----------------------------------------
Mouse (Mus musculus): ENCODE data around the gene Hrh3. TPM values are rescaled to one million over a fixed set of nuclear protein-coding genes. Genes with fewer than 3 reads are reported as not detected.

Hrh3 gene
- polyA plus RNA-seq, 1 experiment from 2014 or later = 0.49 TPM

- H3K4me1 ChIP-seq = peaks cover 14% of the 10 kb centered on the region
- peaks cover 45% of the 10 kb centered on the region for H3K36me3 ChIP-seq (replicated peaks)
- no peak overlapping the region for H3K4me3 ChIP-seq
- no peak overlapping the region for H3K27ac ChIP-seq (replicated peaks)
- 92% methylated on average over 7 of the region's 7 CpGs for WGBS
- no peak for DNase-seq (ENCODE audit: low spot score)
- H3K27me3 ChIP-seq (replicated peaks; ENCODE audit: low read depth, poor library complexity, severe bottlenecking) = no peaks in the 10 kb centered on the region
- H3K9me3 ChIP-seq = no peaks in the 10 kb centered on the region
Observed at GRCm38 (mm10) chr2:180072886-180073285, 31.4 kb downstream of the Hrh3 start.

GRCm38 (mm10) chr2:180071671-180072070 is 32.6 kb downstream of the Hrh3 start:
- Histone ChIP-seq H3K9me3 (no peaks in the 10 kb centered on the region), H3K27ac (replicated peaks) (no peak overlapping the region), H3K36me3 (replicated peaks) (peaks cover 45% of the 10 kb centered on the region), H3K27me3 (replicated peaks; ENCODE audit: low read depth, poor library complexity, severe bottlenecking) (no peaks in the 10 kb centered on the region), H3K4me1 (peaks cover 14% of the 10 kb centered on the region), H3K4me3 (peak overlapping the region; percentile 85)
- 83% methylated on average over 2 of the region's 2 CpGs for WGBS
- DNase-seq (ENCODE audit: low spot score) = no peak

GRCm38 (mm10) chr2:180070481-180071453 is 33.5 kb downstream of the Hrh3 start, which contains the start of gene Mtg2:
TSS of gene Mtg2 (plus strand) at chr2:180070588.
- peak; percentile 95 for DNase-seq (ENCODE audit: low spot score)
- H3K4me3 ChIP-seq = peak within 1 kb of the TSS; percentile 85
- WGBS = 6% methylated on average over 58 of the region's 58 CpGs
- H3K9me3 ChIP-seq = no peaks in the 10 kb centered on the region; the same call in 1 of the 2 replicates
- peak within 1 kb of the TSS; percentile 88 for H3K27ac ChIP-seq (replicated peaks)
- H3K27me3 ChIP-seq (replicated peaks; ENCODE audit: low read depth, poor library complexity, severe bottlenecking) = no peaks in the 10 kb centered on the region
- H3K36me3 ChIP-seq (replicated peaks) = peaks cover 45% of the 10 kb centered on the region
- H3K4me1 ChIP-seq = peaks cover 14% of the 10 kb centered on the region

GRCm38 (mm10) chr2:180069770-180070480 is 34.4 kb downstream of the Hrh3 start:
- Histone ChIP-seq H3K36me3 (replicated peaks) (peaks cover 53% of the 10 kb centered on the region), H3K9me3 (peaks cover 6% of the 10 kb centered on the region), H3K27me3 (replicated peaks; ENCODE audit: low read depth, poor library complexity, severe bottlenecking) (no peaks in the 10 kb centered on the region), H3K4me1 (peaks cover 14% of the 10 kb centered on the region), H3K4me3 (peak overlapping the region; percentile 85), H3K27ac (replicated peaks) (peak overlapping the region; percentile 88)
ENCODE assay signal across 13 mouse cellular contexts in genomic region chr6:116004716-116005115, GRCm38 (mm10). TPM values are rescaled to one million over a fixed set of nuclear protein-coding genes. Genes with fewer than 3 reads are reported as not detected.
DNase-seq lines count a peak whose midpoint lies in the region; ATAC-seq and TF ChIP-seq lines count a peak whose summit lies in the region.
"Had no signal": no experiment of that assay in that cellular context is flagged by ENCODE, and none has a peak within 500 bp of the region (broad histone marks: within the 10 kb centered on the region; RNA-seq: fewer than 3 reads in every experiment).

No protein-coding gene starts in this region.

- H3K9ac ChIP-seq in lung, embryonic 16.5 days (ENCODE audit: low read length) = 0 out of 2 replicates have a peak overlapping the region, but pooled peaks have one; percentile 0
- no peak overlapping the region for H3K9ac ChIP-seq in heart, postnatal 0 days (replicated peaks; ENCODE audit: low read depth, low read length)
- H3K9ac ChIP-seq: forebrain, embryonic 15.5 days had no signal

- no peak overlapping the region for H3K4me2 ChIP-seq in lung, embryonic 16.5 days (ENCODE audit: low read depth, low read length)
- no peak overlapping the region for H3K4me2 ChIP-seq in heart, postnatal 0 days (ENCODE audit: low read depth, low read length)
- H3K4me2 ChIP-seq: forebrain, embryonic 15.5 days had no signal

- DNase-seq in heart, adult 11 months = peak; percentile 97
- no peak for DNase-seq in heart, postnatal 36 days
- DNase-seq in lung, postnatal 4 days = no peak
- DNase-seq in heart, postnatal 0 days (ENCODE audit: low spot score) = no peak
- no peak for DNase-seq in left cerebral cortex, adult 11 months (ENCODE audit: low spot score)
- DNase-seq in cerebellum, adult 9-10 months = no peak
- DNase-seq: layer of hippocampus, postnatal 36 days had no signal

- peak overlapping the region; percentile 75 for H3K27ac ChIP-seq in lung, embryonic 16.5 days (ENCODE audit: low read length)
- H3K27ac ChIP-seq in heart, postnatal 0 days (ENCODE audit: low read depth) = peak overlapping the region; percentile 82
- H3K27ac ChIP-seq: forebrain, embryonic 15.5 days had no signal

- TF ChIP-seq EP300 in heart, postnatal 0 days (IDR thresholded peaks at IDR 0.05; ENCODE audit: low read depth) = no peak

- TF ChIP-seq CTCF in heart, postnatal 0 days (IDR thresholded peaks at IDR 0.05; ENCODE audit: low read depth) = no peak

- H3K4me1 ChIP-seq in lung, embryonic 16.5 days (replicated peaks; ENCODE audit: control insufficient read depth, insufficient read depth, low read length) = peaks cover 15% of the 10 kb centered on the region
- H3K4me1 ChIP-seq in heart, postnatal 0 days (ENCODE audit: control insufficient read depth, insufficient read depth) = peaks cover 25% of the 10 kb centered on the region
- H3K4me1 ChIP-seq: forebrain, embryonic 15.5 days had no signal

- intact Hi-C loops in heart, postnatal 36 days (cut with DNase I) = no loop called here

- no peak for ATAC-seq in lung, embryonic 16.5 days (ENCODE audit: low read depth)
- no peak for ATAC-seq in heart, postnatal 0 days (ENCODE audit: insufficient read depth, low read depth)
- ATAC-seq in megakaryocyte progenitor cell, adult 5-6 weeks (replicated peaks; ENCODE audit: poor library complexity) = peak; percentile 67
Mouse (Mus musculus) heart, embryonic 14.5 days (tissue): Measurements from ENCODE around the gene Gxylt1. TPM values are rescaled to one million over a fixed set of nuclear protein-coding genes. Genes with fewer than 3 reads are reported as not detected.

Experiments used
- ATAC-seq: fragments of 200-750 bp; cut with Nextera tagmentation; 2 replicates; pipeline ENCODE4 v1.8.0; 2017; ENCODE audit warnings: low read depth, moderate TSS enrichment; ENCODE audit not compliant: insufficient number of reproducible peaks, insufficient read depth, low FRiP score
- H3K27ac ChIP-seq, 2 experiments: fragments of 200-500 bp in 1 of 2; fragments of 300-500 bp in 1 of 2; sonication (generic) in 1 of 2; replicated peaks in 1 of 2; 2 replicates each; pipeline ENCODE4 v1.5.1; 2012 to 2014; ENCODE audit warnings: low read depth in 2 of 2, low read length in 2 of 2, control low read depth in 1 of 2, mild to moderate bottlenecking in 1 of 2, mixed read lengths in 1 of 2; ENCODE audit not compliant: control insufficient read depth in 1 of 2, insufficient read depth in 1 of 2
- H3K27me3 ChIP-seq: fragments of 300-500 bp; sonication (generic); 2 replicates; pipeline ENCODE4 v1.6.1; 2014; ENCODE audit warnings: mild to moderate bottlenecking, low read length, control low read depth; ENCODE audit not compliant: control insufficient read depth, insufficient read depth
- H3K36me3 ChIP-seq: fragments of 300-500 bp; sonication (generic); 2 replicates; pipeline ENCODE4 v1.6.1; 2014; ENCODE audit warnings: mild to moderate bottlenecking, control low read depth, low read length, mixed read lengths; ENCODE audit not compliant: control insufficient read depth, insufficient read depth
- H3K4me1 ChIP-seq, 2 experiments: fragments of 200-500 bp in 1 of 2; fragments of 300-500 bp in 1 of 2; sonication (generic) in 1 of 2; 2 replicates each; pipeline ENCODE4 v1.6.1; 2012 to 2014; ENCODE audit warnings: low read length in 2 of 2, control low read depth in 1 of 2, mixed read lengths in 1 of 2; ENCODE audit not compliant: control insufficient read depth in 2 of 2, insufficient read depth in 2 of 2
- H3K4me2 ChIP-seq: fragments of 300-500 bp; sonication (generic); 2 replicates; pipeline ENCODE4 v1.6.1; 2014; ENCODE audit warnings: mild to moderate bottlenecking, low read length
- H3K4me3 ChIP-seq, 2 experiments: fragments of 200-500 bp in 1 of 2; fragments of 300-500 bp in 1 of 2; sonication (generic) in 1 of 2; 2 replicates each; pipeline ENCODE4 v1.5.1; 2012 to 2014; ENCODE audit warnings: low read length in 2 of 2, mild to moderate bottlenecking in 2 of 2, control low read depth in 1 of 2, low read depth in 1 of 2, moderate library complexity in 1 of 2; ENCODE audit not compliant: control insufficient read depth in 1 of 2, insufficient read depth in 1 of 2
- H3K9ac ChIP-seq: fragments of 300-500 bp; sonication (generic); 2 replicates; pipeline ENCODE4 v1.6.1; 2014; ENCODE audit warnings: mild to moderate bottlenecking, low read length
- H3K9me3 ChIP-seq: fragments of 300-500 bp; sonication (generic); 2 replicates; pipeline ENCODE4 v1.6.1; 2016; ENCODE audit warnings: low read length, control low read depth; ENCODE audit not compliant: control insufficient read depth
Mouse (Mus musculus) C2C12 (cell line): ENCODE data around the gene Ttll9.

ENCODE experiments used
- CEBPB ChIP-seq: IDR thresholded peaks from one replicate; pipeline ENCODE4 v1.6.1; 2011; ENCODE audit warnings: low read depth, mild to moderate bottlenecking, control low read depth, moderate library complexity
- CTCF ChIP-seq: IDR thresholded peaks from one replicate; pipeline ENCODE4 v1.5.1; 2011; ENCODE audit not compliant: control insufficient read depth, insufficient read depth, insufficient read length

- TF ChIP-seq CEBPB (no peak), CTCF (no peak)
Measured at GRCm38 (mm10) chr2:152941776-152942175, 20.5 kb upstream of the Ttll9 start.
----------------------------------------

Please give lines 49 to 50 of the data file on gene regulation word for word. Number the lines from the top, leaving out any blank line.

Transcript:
- TF ChIP-seq EP300 in heart, postnatal 0 days (IDR thresholded peaks at IDR 0.05; ENCODE audit: low read depth) = no peak

- TF ChIP-seq CTCF in heart, postnatal 0 days (IDR thresholded peaks at IDR 0.05; ENCODE audit: low read depth) = no peak